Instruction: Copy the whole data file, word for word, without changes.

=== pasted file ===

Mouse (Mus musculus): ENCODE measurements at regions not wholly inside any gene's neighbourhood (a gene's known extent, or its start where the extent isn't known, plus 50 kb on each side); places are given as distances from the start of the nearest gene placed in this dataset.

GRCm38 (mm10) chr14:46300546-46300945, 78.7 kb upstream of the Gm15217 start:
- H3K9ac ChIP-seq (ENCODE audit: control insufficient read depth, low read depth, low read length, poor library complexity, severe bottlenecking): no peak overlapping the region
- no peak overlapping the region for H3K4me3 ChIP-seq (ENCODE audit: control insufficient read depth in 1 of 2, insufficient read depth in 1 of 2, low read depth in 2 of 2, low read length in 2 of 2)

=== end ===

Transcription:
Mouse (Mus musculus): ENCODE measurements at regions not wholly inside any gene's neighbourhood (a gene's known extent, or its start where the extent isn't known, plus 50 kb on each side); places are given as distances from the start of the nearest gene placed in this dataset.

GRCm38 (mm10) chr14:46300546-46300945, 78.7 kb upstream of the Gm15217 start:
- H3K9ac ChIP-seq (ENCODE audit: control insufficient read depth, low read depth, low read length, poor library complexity, severe bottlenecking): no peak overlapping the region
- no peak overlapping the region for H3K4me3 ChIP-seq (ENCODE audit: control insufficient read depth in 1 of 2, insufficient read depth in 1 of 2, low read depth in 2 of 2, low read length in 2 of 2)